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Quentin Colborn

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Colborn’s Corner: Want to leave a tip?

October 1 sees a few changes in employment law. Firstly, the National Minimum Wage (NMW) is increased and secondly,  changes to the ways tips are treated in terms of their role in remuneration. This month in Colborn’s Corner Quentin looks at the the role of NMW and questions how far legislation should impact on how we treat those who provide us with service.
As part of a well-trumpeted campaign the NMW increases tomorrow. For those who are not aware the increases are:

•    The adult National Minimum Wage (for those aged 22 or more) increases from £5.73 per hour to £5.80;
•    For 18-21 year olds the NMW increases from £4.77 to £4.83; and
•    For 16-17 year olds the NMW increases from £3.53 to £3.57.

As HR professionals we have no option but to abide with the law, but what do we think of the principle of government interfering in the relationship between employee and employer? Of course it happens in other aspects of employment matters, so why not pay?

It is interesting that one of the topics we are currently seeing in the round of party conferences is the question of bankers’ bonuses. To some the regime of bonuses within the financial sector was one of the key factors that led to the meltdown within banks and associated sectors. The argument goes that bankers were rewarded with high bonuses that recognised short terms gains with no regard to the long term. When the system came crashing down we all had to pay. Therefore, governments have the right, if not the obligation, to take action to prevent the root cause of the problem occurring again. There seems something of an irony that we have government intervention at both ends of the pay scales!   

When it comes to the issue of tips there are some interesting changes afoot – but perhaps not as radical as Peter Mandleson has suggested. There are three methods of routing tips into the pockets of service staff – and this is typically, but not exclusively, within restaurants. Firstly, cash that is left on the table. If this goes directly into the employee’s pocket the employer is not aware of the amount received and so cannot be taken into account for NMW purposes. There is a tax liability on the individual employee and HMRC will make their own assessments as to likely levels of tips and charge tax accordingly. My understanding is that these notional tips were never used as part of the wage makeup and the new legislation will not affect them. Similarly, there is an unusual system of tipping (sometimes called ‘tronc’) in some establishments whereby restaurant or bar service charges (tips) are paid by the customer to the employer, but are then paid into a troncmaster’s bank account for distribution by him/her in accordance with a tronc scheme agreed between the troncmaster and employees. The Court of Appeal ruled earlier this year that such arrangements are outside of the NMW provisions and so minimum wages must be paid separately.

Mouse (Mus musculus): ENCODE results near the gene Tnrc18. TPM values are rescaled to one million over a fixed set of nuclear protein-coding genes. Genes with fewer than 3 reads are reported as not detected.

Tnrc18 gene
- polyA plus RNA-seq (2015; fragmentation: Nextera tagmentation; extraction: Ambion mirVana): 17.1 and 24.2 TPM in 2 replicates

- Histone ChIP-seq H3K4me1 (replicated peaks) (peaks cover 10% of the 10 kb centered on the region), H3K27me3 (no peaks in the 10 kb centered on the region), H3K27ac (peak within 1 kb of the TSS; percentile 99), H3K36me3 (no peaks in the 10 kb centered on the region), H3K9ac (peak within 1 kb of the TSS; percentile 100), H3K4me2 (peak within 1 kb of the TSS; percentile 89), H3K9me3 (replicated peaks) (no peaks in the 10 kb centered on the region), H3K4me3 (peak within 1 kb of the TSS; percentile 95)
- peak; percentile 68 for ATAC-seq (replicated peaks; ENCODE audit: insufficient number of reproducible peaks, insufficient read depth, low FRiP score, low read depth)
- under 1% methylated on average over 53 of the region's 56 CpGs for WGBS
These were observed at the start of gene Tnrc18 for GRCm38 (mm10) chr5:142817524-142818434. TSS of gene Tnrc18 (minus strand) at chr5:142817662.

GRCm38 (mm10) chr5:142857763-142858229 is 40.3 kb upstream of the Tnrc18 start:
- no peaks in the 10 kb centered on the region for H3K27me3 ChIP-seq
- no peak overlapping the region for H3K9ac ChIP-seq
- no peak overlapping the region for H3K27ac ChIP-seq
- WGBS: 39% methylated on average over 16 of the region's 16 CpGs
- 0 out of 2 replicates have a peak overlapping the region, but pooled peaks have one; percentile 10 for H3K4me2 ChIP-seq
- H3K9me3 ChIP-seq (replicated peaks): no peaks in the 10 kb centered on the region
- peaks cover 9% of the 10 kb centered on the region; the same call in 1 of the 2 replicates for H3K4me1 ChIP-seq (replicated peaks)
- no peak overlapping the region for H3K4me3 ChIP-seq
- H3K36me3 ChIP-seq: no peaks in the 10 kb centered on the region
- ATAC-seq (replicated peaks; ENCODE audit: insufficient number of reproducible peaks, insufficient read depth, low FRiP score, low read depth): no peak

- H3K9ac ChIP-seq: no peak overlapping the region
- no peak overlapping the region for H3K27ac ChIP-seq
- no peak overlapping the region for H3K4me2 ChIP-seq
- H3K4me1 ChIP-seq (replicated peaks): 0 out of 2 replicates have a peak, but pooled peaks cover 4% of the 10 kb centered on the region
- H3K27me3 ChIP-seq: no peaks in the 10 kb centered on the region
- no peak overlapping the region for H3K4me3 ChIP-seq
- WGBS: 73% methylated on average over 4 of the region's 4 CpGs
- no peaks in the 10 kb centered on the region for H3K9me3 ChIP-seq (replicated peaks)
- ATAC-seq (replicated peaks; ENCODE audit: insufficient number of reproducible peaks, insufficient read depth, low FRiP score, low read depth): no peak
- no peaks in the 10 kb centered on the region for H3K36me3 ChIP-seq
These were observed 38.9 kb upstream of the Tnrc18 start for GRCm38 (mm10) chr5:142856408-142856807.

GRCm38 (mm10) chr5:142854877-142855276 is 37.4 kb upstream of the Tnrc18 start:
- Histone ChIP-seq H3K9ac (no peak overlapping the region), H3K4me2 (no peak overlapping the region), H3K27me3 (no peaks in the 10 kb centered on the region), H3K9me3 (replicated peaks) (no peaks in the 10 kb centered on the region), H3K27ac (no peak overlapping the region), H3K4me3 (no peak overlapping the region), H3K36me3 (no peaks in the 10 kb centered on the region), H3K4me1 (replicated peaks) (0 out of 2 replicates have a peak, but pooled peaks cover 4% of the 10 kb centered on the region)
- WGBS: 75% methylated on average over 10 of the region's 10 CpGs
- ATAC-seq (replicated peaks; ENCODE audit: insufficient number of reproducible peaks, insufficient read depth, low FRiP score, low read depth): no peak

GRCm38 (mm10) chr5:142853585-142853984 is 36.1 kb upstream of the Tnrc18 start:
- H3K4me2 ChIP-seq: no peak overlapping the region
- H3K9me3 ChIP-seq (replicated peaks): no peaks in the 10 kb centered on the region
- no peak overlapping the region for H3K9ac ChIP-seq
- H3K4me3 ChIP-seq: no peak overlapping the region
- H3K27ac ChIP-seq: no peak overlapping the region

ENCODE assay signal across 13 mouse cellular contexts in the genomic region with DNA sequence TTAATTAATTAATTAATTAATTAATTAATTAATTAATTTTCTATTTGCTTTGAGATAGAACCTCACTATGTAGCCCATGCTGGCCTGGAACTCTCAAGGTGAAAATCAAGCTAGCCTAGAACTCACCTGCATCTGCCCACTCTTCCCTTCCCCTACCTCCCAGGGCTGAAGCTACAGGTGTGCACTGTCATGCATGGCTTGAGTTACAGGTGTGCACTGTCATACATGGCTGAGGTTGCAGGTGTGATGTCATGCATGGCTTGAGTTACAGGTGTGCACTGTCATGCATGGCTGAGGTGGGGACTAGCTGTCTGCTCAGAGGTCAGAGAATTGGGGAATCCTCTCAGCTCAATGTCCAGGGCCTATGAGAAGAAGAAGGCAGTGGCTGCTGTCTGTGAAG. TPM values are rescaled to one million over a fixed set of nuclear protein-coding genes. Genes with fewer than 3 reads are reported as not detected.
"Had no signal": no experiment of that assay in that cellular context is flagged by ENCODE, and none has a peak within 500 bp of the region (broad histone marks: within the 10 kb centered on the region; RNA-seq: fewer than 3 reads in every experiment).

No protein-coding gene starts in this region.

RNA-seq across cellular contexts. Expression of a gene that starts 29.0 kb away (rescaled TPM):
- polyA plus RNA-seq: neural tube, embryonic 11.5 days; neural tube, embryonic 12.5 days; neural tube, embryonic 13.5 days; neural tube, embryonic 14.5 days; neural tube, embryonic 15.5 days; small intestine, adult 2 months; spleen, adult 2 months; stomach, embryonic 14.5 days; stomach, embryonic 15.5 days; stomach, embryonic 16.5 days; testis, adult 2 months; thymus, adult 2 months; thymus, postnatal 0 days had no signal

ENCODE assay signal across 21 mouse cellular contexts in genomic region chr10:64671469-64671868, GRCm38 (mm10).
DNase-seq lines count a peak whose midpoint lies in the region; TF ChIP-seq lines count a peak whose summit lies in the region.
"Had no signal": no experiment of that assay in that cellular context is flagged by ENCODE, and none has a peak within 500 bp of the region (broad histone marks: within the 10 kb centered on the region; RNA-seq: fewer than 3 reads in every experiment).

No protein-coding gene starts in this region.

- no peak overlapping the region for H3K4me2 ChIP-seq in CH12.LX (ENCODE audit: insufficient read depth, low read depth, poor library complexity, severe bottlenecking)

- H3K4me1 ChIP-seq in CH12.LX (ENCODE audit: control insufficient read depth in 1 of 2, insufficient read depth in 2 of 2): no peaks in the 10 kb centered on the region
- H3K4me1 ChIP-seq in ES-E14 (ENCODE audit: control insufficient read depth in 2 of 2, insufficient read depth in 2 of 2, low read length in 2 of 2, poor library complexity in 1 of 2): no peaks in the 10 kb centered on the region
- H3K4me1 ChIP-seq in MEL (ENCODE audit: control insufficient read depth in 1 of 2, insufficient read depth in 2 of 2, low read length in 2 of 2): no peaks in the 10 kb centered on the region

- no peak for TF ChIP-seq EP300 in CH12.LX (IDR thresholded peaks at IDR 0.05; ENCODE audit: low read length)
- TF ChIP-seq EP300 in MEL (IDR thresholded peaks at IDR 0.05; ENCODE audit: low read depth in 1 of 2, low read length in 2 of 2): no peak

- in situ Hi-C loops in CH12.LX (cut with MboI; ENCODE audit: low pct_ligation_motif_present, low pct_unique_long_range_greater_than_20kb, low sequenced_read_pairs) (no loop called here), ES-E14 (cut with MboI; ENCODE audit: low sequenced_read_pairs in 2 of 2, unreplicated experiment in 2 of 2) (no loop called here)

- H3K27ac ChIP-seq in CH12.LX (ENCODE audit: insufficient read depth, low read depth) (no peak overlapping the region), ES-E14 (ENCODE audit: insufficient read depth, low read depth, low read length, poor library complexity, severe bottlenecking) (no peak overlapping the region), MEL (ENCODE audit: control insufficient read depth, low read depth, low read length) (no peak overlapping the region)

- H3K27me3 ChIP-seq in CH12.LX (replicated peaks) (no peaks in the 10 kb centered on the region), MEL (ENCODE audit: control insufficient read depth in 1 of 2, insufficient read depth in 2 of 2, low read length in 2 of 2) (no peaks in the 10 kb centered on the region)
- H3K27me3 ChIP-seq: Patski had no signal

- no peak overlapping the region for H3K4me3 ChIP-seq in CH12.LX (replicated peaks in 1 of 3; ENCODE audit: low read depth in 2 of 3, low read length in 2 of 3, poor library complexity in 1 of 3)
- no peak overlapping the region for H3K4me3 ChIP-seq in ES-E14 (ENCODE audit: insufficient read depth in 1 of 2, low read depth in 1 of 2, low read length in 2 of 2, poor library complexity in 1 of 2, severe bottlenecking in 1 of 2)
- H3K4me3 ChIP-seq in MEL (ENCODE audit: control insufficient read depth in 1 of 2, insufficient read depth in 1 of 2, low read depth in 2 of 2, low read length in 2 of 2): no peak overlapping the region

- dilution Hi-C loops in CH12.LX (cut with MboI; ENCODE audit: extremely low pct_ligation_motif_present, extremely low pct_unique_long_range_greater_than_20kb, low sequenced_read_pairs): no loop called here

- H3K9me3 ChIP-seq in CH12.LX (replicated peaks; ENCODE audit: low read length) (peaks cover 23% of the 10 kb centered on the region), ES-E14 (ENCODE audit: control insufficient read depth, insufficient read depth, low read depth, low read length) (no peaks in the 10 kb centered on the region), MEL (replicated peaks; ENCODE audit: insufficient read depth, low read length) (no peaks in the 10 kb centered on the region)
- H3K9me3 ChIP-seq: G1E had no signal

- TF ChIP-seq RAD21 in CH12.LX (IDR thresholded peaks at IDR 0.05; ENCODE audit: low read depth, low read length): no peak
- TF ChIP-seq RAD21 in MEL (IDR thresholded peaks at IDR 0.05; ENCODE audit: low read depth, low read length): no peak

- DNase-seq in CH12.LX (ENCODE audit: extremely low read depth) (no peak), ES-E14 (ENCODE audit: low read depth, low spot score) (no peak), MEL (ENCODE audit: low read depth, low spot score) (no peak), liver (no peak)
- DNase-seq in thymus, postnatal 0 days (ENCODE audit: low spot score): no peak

However it is in the third category of tips that the changes will make a difference. Suppose you go into a restaurant and there is a 10% service charge. While that charge is due to be passed to the employees, in the past it has contributed towards the wages for NMW purposes. This is now illegal. Business Secretary Lord Mandelson said:

“When I leave a tip I don’t expect it to be used to make up the minimum wage. I want it to go to the person who has served me as a thank you for their service. This is a basic issue of fairness. Tips are meant as a bonus – not a tool to boost pay to the basic minimum.”

There will doubtless be cries of woe from employers in the sector, but have we got away from the original concept of tips being paid to recognise service above the norm? In any event, surely service charges are a different league anyway. To my mind I would not expect to go into Marks and Spencer’s and anticipate seeing an item on the bill with a separate charge for someone wrapping up my goods and processing payment. So why should it happen in restaurants?

Will this change make big differences within the hospitality sector? Will jobs be lost as result? Should this change have happened a long time ago? Will it alter what you do when you go out for a meal? Let us have your views.

Quentin Colborn is an independent HR consultant based in Essex who advises management teams on operational and strategic HR issues. Quentin can be contacted on 01376 571360 or via his website at

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